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“Mining Turbulence” Raging in Guinea

April 23, 2011

Bracing for Changes in Mining and Infrastructure Codes in Guinea

April 23, 2011


A “mining turbulence” is raging in Guinea as sweeping changes to mining & infrastructure laws are planned for the first time in 16 years. A 33% “blocking minority” state ownership and cleaning up decades of corruption and bureaucratic nationalism are souring relations between government and miners scrambling to reassure the market their Guinean assets are safe. A new market-friendly regime that helps miners build social licence to operate & protect shareholder value will be mutually beneficial.


Guinea is the world’s largest supplier of bauxite (between 25 & 40bn tons, spread across much of the country), the raw material refined into alumina that is then smelted into aluminum metal. Tragically, much of this wealth has been frittered away in corruption and bureaucratic nationalism for decades while mining companies smiled to the bank.

In January, newly elected President Alpha Conde announced plans for a 30% state participation rate. Under current law, the government does not have a right to participate in bauxite and iron ore, let alone share in the profits; instead, it has to pay mining companies to take the ore. It’s only in gold and diamond mining that the government has a right to a 15% share in the assets. The new regime will bring all mineral resources under one participation rate. All current mining contracts would be renegotiated, just as the government will become more rigorous in its application of licensing terms. Significantly, the new mining code will punish companies caught bribing officials and would retroactively punish current license holders if it was established that they were involved in any bribery. Remarkably, George Soros is assisting with these reforms “because Guinea could not afford to pay international consultants.”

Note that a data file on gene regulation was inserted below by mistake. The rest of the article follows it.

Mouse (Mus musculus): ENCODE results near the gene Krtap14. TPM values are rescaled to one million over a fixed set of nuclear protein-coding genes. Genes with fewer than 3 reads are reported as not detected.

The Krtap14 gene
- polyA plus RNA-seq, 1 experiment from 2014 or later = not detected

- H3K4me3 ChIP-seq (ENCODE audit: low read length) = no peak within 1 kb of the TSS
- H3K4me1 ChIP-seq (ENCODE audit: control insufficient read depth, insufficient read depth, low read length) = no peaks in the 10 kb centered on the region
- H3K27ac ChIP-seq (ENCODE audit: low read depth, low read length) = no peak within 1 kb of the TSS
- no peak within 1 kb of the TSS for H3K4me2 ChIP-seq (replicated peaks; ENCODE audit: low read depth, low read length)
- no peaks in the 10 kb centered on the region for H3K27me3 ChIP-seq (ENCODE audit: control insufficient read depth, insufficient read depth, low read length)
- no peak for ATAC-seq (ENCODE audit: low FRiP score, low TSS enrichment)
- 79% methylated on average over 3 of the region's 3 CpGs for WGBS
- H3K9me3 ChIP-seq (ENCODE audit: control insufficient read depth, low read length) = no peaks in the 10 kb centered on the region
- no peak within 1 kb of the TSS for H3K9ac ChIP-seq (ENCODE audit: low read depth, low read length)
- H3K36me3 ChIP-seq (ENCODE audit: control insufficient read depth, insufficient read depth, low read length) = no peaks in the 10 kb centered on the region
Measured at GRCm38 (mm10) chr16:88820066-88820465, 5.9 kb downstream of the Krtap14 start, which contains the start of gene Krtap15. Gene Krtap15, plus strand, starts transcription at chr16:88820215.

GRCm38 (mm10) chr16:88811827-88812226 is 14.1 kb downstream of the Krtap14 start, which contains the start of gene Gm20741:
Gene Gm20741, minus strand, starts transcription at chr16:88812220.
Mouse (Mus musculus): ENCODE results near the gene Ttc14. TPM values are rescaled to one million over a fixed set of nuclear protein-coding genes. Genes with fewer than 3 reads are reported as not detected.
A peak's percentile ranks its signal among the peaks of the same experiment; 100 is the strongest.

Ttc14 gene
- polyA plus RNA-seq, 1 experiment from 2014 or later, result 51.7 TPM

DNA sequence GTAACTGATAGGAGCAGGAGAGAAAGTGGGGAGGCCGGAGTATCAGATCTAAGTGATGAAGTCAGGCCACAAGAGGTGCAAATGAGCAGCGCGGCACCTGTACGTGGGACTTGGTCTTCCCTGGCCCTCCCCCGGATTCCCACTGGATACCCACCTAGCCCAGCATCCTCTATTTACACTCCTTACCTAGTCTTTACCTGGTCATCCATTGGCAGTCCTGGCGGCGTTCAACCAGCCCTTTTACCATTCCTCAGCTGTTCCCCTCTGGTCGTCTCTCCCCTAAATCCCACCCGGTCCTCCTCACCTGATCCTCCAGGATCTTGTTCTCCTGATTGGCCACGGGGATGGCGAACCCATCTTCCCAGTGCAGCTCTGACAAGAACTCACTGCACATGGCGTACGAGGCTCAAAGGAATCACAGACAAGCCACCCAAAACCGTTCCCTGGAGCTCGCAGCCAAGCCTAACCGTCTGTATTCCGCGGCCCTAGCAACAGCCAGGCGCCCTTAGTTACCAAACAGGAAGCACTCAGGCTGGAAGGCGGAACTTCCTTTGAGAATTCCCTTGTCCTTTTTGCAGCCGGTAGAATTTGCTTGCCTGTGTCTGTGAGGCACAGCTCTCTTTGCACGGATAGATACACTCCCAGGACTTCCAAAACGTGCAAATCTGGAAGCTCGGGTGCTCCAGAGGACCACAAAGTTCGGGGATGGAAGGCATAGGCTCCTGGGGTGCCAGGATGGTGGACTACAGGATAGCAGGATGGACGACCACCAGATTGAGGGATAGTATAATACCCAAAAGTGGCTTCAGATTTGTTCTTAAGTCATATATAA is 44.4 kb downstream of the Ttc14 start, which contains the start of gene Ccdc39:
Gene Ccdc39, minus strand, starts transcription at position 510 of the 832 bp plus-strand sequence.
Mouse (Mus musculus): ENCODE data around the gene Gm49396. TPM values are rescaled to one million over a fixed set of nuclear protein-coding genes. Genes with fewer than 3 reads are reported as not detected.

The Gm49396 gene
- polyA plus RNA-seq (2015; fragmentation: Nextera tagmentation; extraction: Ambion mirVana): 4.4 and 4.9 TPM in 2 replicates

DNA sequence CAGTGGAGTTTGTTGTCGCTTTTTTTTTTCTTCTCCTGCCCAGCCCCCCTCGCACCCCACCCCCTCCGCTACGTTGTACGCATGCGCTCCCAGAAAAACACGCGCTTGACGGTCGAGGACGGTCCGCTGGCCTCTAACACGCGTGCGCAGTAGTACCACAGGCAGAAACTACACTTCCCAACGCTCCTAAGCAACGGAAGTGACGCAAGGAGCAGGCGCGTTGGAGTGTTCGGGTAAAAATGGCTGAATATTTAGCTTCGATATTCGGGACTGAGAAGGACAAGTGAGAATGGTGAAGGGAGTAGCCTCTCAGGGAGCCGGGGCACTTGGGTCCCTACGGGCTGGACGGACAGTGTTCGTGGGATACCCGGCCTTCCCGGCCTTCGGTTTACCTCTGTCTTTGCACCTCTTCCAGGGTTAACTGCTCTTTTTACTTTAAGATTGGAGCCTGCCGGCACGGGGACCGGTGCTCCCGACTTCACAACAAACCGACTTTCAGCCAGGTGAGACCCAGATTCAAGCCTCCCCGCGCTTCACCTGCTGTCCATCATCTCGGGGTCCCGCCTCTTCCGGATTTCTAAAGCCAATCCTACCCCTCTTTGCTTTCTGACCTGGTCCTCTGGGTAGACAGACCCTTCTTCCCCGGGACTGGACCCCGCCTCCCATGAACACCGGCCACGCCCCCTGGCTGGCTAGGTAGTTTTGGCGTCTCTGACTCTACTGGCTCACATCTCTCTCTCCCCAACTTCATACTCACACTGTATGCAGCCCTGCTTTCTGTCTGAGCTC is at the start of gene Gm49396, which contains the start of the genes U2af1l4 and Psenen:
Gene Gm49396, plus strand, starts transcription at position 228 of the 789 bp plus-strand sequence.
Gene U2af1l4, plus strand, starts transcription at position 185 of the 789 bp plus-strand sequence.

The January announcement alarmed the market, hitherto used to back-rubbing between massively corrupt past regimes and mining multinationals, namely Vale SA, Rio Tinto, Global Alumina, Rusal, Chinalco, South Africa’s BSG Resources, and Bellzone Mining. Since then the government has tried to calm nerves by saying that its quest for “blocking minority” stake was not a hard and fast plan.

Last week’, the government canceled the 640 km Kankan-to-Conakry railway project targeting Rio Tinto’s Simandou iron-ore project under construction. Simandou has been dubbed “the largest integrated mine-and-infrastructure project ever developed in Africa” expected to top the $10bn mark. Vale’s Zogota mine at Simandou, scheduled to begin production in 2012 is expected to reach 95mn ton a year within five years. The project is being built in partnership with the Chinese State-owned company Chinalco, the World Bank’s International Finance Corporation (IFC) and Rio Tinto.  Simandou alone will make West Africa one of the world’s foremost iron-ore exporters, comparable with established producers like Brazil and Australia.

Analyses are solely the work of the authors and have not been edited or endorsed by GLG.

Contributed by a Member of the GLG Legal, Economic & Regulatory Affairs Councils

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